A Special Leave Petition challenging the order passed by Division Bench of the Madras High Court on staying the operation of the Single Judge’s order permitting the sale of Ganesha idols made of even Plaster of Paris (POP) was metioned before the Supreme Court today.
The matter was presented before the Bench of Chief Justice DY Chandrachud, Justice JB Pardiwala and Justice Manoj Misra by Senior Advocate Shyam Divan.
The advocate mentioned that an email had already been circulated for the purpose. The CJI, however, said that the matter needs to be examined first.
The Senior Advocate told the Court that the Judgement was passed yesterday night by the Division Bench of the High Court. It was also added that the Single Judge had passed an order on Friday. The single judge had permitted the sale.
The order by the Division Bench observed that the idol cannot be sold. The Single Judge had provided arrangements for sale for the purpose of immersion.
In a special sitting on Sunday, the Division Bench of the Madras High Court had ordered that there shall not be any sale or manufacturing of Vinayaka idol made using Plaster of Paris.
The argument that the Central Pollution Control Board (CPCB) guidelines are not enforceable without the State framing rules was rejected by the court.
The Court also held that the order holding guidelines would apply only to immersion and not on sale of idols cannot be sustained.
The SLP was filed by Advocate K. V. Muthu Kumar on behalf of a Rajasthan-based artisan, who was prevented from selling Vinayaka idols. It submitted that the State Government has violated the Rights of the Petitioner under Article 19 (1) (g) of the Constitution by harassing and threatening criminal action against the Petitioner for merely manufacturing idols.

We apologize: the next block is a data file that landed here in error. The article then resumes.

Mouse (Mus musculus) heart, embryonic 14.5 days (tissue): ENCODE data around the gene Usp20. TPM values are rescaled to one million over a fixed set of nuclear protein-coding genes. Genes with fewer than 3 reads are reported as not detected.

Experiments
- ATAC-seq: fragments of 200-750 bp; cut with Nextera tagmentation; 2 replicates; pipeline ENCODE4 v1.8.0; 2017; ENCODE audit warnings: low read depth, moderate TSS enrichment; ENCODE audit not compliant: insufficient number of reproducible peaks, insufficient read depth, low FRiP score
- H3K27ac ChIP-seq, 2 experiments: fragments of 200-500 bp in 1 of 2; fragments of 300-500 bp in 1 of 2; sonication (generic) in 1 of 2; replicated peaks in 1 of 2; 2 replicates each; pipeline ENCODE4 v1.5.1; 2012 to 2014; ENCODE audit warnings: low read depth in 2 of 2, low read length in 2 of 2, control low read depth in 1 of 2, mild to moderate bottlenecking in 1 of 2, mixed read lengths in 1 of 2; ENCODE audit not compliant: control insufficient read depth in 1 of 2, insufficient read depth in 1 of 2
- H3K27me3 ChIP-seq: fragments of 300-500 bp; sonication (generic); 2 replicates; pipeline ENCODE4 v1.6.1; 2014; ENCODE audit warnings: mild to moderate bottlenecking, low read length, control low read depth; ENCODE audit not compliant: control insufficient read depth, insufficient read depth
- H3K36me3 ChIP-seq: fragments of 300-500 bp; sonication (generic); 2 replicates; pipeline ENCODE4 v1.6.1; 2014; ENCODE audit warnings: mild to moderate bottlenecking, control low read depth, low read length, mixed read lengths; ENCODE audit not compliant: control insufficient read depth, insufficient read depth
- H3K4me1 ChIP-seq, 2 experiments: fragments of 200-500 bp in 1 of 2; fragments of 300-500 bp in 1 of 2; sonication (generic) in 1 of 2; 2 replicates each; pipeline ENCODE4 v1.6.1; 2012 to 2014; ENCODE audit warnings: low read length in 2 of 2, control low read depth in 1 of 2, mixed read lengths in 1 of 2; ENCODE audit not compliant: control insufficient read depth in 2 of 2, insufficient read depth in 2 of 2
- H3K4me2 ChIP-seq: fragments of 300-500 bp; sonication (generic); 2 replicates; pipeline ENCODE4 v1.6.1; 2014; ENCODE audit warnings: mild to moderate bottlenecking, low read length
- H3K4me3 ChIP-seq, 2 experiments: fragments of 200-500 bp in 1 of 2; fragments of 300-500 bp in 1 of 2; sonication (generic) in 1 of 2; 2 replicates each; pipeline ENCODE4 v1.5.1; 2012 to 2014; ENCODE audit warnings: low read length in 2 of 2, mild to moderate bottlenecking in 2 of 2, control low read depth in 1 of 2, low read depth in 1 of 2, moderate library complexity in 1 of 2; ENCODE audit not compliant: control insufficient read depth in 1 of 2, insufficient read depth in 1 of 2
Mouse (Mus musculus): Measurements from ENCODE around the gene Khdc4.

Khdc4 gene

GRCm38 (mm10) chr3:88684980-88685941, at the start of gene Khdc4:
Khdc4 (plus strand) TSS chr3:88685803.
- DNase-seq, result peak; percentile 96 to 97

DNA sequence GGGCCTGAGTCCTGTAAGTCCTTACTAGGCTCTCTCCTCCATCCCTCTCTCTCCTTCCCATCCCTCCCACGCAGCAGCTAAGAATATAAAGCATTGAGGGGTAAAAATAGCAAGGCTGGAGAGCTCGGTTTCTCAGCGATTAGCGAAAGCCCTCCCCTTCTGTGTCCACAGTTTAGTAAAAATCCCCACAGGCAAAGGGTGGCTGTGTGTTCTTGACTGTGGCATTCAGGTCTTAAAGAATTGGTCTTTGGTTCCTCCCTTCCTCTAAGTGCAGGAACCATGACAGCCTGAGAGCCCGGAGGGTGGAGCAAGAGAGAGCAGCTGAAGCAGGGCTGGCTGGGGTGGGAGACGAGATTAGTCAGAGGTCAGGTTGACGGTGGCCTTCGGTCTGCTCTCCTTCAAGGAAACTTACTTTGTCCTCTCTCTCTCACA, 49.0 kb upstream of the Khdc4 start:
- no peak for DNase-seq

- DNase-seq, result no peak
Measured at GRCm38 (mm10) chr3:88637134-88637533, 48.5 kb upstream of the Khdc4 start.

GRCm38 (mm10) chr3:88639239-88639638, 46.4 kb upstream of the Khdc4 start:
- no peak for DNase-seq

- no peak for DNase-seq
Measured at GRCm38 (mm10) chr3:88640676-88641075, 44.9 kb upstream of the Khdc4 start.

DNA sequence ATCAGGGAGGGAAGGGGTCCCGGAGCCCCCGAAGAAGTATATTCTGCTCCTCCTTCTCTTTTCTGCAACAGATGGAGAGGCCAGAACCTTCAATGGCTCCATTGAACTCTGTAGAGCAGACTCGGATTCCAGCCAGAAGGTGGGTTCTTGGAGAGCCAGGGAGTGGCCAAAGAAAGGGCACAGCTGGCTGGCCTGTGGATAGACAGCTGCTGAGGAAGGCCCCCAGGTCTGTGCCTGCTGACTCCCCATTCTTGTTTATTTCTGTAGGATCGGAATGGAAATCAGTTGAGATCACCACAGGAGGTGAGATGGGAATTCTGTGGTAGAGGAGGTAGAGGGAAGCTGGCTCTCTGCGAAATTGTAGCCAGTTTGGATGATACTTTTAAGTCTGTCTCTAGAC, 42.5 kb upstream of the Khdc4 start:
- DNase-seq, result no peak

As per the SLP, the petitioner has been deprived of his right to carry on his profession and conduct business.
It has also been submitted that it has been presumed that all purchasers prior to Vinayaka Chaturthi are purchasing it to immerse it in the river.
The SLP states that the State has nowhere averred as to how the purchasers for purposes of immersion are distinguished from casual purchasers who would purchase the idol to be kept as a showpiece or for purposes other than immersion.
The matter of concern was that the entire gamut of manufacturing has been tarred with the same brush of immersion in a natural river and hence, the State has chosen to attack the Fundamental Right under Article 19 (1) (g) of the Constitution of India.
The SLP read that the Single Judge rightly construed “reasonable restriction” to be maintenance of a register containing the names of the purchasers which can be open to inspection.
It has been further highlighted in the SLP that the ban extended on Plaster of Paris is not to be confused with manufacture of idols, but only with immersion in the water bodies.
The plea submitted that the single-judge order only prohibited immersion of non-ecofriendly idols and had rightly observed the distinction of the interplay of various Fundamental Rights involved.